Mr and Mrs Wm. Tucker, of Ormston Street, Hartford Colliery, have received information that their son Lance-Corporal Norman Tucket, of the Northumberland Fusiliers, who was previously reported as missing, is now reported by the War Office as being killed in action on September 26th. He was 25 years of age, and leaves a widow but no family.
RED CROSS HOSPITAL, MORPETH
The Commandant acknowledges with grateful thanks the following gifts:— Sale of dols, £1, Mrs Carr; Miss Annie Walton, £3 6s, proceed of two concerts given by herself; eggs, Mrs Cecil Perceval, Miss Patty Wake, Miss Hopper, Mrs F. Tinsley, Anonymous; apples and flag, Miss McDowall; cake, Mrs Jos. Simpson; socks, Miss Clark, Mrs Pringle (Tritlington); sponge-bags, Mrs F, Brumell; face flannels, Mrs Hudson, Burnmoor; flowers and plant, Miss Simpson, Hepscott; flowers, Mrs Coble, Master John Dunn, Anonymous; books, Mrs Philip, Miss Dunn, Miss Anderson.
She also thanks Mr F. Tinsley and artistes from the Morpeth Playhouse for the enjoyable entertainment given to the patients on the afternoon of the 17th inst., with grateful thanks to Mr Woodhead for kindly lending the piano for the same.
WANSBECK MOTOR CLUB
The annual gathering of the Wansbeck Motor Club was held at the Portland Hotel, Ashington, County Councillor J.J. Hall presiding.
The Secretary (Mr G.T. Herron) reported that 20 members out of an active list of 50, were serving with the forces in the A.S.C., Flying Corps, Infantry, Yeomanry, R.E., Navy, Motor Transport, and R.A.M.C., the only branch in which they were not represented being submarines.
The financial position was considered satisfactory, the club having a credit balance of £5.
Owing to petrol scarcity and the shortage of members, it was decided to abandon the usual programme of competitions, but occasional runs will be held, the opening run being on Good Friday, meeting at Longhorsely at 2. It was also decided to reduce subscriptions for the season to cover affiliation fees and bare working expenses.
NORTH SEATON CONCERT
A very successful concert was held in the North Seaton Hippodrome on Friday night last in aid of the Serbian Relief Fund, Major R. Crawford, of Morpeth, presided over a large audience.
In his opening remarks the chairman said that it gave him great pleasure to take the chair for such a good object as to assist our gallant ally, Servia, in the great sacrifice which she was being called upon to make in the present war. Servia was a small country, and a very poor one, but was proud of her national life. No nation in the present struggle had suffered more than she had. Their country was over-run by the Germans, but the record of her army and the defence she had put up would form one of the most heroic chapters in the history of the war.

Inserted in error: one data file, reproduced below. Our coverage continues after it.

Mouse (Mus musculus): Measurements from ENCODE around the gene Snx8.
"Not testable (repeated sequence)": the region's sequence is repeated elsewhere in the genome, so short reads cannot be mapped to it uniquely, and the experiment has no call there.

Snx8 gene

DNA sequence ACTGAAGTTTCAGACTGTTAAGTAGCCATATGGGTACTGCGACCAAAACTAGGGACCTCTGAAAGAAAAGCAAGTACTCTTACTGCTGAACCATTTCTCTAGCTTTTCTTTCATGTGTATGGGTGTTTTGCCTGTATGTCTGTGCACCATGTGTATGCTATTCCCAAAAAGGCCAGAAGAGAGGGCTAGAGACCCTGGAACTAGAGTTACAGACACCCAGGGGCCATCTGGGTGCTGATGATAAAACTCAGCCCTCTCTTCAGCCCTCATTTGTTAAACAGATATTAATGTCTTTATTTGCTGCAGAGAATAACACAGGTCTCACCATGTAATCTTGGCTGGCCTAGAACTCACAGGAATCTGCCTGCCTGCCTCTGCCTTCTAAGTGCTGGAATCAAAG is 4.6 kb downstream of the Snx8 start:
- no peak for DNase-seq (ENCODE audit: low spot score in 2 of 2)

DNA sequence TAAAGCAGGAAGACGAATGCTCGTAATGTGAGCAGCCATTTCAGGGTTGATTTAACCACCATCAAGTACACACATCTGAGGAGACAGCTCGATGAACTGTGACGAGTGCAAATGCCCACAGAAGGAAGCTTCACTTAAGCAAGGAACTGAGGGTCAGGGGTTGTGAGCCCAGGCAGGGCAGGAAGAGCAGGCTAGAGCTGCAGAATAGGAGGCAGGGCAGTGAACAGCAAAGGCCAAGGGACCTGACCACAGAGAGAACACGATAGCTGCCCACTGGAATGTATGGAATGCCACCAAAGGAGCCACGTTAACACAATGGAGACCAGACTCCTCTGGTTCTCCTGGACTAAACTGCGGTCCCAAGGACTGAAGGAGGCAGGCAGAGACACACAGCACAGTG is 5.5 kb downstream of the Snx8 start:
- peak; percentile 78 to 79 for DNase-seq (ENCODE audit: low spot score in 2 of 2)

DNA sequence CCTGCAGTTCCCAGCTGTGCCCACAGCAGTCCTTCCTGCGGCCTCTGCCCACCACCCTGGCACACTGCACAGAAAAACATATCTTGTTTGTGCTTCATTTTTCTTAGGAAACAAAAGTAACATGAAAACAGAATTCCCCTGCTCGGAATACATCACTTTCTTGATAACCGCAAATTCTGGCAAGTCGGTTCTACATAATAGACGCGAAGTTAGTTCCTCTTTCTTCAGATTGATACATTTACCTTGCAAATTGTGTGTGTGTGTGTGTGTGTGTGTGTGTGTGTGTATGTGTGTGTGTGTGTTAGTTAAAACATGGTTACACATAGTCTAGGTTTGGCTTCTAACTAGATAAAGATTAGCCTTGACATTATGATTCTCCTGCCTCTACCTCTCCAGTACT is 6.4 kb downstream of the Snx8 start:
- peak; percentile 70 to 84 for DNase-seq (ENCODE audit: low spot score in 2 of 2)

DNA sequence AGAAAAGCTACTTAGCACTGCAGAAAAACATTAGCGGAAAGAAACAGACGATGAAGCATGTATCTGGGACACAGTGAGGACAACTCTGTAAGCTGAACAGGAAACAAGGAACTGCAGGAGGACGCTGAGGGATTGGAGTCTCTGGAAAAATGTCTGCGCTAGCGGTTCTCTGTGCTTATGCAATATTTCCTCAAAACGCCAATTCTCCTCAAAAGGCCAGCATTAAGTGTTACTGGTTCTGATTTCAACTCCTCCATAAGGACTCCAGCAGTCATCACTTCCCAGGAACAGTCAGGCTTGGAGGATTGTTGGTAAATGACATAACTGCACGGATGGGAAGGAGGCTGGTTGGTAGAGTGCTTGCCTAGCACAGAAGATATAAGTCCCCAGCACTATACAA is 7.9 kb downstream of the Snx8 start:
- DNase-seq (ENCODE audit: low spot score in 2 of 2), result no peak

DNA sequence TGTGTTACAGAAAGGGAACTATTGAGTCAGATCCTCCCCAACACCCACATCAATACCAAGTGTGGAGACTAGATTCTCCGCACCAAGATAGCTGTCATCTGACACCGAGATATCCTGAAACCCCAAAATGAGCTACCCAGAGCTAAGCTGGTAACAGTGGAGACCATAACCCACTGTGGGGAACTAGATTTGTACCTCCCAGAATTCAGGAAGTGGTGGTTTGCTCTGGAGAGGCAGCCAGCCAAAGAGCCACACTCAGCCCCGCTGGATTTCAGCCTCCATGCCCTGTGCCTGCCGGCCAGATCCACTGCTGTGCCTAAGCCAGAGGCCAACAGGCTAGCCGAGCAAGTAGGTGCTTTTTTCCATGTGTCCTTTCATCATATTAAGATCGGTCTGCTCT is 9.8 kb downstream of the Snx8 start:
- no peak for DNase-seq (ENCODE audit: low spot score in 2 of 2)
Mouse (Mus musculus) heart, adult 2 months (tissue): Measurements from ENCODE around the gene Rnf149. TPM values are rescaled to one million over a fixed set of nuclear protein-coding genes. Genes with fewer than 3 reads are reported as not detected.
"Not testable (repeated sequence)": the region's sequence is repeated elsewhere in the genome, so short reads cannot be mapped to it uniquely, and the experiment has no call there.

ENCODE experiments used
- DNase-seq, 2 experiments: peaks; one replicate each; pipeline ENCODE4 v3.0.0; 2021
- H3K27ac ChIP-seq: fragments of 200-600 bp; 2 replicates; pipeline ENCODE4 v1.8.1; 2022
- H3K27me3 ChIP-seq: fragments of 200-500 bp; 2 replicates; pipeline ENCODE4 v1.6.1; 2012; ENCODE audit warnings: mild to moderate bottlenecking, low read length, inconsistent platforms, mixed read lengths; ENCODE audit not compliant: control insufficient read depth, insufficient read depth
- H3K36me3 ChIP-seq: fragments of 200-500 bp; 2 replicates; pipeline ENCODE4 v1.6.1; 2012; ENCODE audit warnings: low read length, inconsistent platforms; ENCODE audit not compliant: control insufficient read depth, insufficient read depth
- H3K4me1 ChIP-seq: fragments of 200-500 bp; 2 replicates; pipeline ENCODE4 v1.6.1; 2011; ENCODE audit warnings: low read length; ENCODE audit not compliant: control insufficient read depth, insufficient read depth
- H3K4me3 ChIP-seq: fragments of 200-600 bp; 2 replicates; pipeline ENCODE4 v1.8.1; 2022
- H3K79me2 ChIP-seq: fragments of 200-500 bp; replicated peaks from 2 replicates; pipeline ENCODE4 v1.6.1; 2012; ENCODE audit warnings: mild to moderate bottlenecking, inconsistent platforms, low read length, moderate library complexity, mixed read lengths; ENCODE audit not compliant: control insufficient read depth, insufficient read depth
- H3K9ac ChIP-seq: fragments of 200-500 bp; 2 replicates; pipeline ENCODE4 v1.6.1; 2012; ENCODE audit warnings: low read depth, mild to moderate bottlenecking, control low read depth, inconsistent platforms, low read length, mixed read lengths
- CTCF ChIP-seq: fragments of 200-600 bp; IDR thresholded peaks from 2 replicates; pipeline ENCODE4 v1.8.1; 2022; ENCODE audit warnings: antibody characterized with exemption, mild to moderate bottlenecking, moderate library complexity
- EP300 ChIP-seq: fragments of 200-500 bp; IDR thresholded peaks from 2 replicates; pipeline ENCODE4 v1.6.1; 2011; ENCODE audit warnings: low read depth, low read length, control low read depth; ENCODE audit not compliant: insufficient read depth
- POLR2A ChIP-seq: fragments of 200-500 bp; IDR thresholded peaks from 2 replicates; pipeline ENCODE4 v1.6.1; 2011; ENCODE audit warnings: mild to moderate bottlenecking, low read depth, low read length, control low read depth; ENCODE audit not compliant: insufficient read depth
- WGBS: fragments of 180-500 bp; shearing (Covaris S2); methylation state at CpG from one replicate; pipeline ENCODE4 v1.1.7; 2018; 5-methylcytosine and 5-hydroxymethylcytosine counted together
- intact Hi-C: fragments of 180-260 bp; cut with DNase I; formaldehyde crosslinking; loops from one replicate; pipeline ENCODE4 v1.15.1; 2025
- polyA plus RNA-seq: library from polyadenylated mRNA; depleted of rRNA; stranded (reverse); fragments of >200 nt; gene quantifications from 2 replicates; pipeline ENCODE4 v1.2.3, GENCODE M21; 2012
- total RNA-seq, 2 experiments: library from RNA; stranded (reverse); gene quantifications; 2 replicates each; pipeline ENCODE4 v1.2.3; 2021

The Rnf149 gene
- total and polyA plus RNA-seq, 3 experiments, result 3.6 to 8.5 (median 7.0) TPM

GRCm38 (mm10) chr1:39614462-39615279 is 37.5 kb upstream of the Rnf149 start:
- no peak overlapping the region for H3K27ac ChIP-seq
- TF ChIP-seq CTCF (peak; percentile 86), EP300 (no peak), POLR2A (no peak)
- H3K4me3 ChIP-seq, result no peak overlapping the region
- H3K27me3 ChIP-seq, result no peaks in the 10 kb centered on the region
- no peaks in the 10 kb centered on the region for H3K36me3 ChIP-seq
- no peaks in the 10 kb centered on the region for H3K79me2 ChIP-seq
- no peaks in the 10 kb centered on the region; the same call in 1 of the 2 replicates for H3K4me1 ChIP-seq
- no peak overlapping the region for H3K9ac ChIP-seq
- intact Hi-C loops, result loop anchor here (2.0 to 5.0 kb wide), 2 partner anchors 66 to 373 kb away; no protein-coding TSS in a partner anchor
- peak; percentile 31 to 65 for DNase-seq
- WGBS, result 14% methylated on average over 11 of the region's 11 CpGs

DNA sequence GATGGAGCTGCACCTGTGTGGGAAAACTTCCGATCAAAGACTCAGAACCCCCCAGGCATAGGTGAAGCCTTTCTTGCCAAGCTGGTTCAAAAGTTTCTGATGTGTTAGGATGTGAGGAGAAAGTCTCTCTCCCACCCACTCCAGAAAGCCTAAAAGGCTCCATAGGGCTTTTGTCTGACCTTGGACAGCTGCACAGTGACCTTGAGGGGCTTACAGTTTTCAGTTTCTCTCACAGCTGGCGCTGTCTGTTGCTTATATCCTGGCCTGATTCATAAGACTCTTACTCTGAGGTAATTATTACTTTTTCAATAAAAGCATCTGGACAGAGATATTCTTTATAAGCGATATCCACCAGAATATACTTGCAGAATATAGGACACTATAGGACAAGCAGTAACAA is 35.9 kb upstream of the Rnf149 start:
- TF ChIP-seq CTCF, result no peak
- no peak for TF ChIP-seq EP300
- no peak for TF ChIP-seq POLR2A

This country had primarily entered into this war to defend small nationalities against the German bully but they ought to make no mistake about it that, at the same time, they were fighting today for their own existence.
The chairman then congratulated North Seaton upon the large number of men that had joined the Colours from that district, and also those who were at home for the way in which they had contributed to the various war funds. (Applause.)
A varied and interesting programme was rendered, every item being greatly appreciated by those present. The following artistes kindly gave their services:— St John’s young ladies’ choir — Miss Johnson, Miss Hogg, Miss Graham, and Miss Saunders; conductor Mr J. Vine; Mr J. Tilly, baritone, Ashington; Mr Dan Gray, elocutionist, Monkseaton; Mr McGregor Clyde, violinist, Ashington; and the Wansbeck Gleemen — Messrs Dixon, Grice, Donnison, and Vine. Miss Rosser made an efficient accompanist.
Mr J.T. Manderson moved a vote of thanks to Major Crawford, Mr Vine, his choir, and assistants, also to Mr Lawson for the use of the Hippodrome, and all who had made the concert such a success.
Mr John Ritson, secretary, gave the financial statement with regard to the relief fund from the beginning of the year. He stated that the income, including a balance from last year of £160 12s. 7d., totalled £416 0s. 4d.; expenditure, including, three death legacies, £25 each, relief parcels £17, insurance premiums £52 2s. 9d., and other items brought the expenditure up to £152 5s. 3d., leaving a balance in the bank of £263 15s. 1d.
ASSAULT ON A SPECIAL CONSTABLE
That was a rather lively scene described at Blyth Police Court, when a defendant was fined £5 for having assaulted a special constable, and in imposing the penalty Major Jobling, the chairman, made some very incisive remarks in regard to the great importance of protecting special constables.